The Food and Drug Administration (FDA or the Agency), the US regulating authority in the sphere of healthcare products, has published an extensive guidance document dedicated to regulatory requirements on labeling for medical devices. Apart from other matters, the document also addresses the development of device labeling.

It is important to mention that due to its legal nature, the FDA guidance does not introduce new rules or requirements itself but provides additional clarifications on applicable regulatory requirements and recommendations to be considered by all the parties involved in order to achieve and sustain compliance with provisions of current legislation. The Agency states that an alternative approach could be applied, provided such an approach complies with the respective regulatory requirements and has been approved by the authority in advance.

Regulatory Background 

First, the Agency emphasizes the importance of labeling and the role it plays in the safe and efficient use of a medical device. In this regard, the FDA states that numerous misuse cases are related to labeling. It is mentioned that even if the labeling meets all formal regulatory requirements, it could still contribute to the misuse of a medical device due to the way the important information about the medical device and its use is communicated to customers (both healthcare professionals and patients). According to the information available to the FDA, approximately 40% of Mandatory Device Reporting (MDR) filings involve user error. Thus, the authority will pay special attention to improving cooperation among all the parties involved to ensure the customers and other persons using medical devices would have all the necessary information.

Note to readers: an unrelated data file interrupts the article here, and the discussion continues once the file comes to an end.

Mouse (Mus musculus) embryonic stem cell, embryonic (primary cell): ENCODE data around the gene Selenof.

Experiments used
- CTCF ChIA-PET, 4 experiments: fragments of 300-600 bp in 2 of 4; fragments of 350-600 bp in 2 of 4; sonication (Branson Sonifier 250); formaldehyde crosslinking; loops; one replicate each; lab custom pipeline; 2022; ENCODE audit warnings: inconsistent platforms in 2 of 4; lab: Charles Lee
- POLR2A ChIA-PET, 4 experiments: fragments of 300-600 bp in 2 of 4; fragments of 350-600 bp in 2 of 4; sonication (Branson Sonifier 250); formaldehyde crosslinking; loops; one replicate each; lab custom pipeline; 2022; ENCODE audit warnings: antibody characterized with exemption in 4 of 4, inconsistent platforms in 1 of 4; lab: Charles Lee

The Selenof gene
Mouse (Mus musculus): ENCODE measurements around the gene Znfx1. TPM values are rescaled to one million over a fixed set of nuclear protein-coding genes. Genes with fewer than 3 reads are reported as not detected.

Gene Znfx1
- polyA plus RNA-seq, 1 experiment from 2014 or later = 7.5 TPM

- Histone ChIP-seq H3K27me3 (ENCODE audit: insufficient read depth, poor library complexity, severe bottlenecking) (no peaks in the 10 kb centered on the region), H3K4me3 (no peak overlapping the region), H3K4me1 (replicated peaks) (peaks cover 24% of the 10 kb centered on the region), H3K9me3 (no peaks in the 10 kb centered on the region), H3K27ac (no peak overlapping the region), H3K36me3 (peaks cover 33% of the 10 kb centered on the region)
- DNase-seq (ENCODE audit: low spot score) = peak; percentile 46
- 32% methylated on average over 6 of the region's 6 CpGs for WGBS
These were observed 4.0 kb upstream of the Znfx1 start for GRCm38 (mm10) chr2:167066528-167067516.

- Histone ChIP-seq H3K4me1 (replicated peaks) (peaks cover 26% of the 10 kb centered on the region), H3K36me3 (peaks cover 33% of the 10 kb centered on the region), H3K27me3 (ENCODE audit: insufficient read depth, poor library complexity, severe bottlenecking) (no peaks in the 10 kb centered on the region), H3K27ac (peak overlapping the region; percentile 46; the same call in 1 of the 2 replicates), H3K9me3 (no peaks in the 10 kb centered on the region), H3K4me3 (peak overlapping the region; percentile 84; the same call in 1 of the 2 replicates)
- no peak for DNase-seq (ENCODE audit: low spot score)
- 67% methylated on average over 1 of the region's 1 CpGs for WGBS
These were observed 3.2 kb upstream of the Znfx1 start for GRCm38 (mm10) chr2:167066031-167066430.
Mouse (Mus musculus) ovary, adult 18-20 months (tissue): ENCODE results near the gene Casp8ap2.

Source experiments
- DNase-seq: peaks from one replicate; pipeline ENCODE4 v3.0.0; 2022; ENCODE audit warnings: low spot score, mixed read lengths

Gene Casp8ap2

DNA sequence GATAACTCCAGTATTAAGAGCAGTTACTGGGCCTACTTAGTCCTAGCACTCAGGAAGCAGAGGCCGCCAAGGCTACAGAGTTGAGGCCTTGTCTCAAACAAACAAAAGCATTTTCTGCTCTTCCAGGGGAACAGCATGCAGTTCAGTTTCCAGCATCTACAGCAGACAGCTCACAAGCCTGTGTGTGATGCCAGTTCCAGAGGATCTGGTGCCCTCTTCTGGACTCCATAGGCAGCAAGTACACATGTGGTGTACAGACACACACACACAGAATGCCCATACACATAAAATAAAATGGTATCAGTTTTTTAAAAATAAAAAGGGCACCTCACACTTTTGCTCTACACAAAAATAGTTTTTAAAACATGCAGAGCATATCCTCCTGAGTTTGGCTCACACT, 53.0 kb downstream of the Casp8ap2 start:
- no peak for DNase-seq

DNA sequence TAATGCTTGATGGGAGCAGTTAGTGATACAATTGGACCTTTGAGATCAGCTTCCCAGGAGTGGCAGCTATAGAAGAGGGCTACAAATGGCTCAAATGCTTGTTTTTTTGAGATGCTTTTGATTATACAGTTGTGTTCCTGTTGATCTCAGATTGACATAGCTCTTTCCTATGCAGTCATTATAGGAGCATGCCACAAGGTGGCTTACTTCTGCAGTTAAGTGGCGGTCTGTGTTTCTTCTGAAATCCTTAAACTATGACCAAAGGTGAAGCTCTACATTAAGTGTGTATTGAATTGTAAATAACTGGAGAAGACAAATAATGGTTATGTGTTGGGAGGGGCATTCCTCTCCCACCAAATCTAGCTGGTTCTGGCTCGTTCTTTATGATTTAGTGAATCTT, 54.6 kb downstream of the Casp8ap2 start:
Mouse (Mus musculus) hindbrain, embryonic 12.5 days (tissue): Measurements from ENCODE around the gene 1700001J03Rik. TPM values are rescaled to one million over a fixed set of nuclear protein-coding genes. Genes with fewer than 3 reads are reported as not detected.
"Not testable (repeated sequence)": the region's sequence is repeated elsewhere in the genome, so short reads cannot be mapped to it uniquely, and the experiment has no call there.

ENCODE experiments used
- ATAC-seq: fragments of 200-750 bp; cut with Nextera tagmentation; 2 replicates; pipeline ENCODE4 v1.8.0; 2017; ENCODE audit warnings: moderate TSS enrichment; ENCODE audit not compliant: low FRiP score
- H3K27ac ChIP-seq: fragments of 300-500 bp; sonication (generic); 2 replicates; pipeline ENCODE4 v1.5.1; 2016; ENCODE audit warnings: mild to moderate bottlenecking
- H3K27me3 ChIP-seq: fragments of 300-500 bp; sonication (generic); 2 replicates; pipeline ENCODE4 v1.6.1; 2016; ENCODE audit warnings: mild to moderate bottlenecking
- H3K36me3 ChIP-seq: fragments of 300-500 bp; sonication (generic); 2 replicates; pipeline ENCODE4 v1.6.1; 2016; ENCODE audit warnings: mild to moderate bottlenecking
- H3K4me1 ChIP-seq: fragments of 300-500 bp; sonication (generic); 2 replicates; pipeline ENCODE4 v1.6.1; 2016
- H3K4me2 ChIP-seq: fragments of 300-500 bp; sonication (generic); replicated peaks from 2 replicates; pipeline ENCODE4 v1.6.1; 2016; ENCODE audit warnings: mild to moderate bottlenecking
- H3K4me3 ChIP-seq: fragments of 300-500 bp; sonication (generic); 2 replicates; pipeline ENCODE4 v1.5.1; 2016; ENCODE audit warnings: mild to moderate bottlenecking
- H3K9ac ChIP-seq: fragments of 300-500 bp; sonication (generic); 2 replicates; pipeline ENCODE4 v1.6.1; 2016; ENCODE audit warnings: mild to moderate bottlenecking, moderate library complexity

As for now, the Agency outlines three main problems associated with labeling for medical devices placed on the US market: 

  1. Misbranding – using the labeling that is not compliant with the applicable regulatory requirements. According to the guidance, this includes misleading statements, inadequate directions for use, or the exclusion of warning statements or contradictions. 
  2. Poor Labeling Control – failure of the medical device manufacturer to follow the appropriate labeling processes and procedures introduced to ensure consistency in labeling. Usually, this refers to failure to comply with the GMP. For instance, this could lead to a “mixup” when the label initially intended for one medical device is actually used for another, or the cases when an outdated label is used.
  3. Inadequate Labeling – a situation when the labeling, in general, complies with the main regulatory requirements but still could be subject to improvement in order to ensure the device will be used in a correct (safe and efficient) way.

The authority states that in the first two cases there is a violation of applicable legislation, while in third case there is no formal breach of rules and requirements, but there are certain risks associated with the potential misuse of a medical device due to the way the information contained in labelling is provided. In order to assist medical device manufacturers in dealing with such cases, the FDA further provides additional recommendations to be considered. 

Labeling Problems 

According to the guidance, the entire labeling development process should begin with considering the two most important aspects, namely: 

  • Who will be using the device, and 
  • How it is to be used.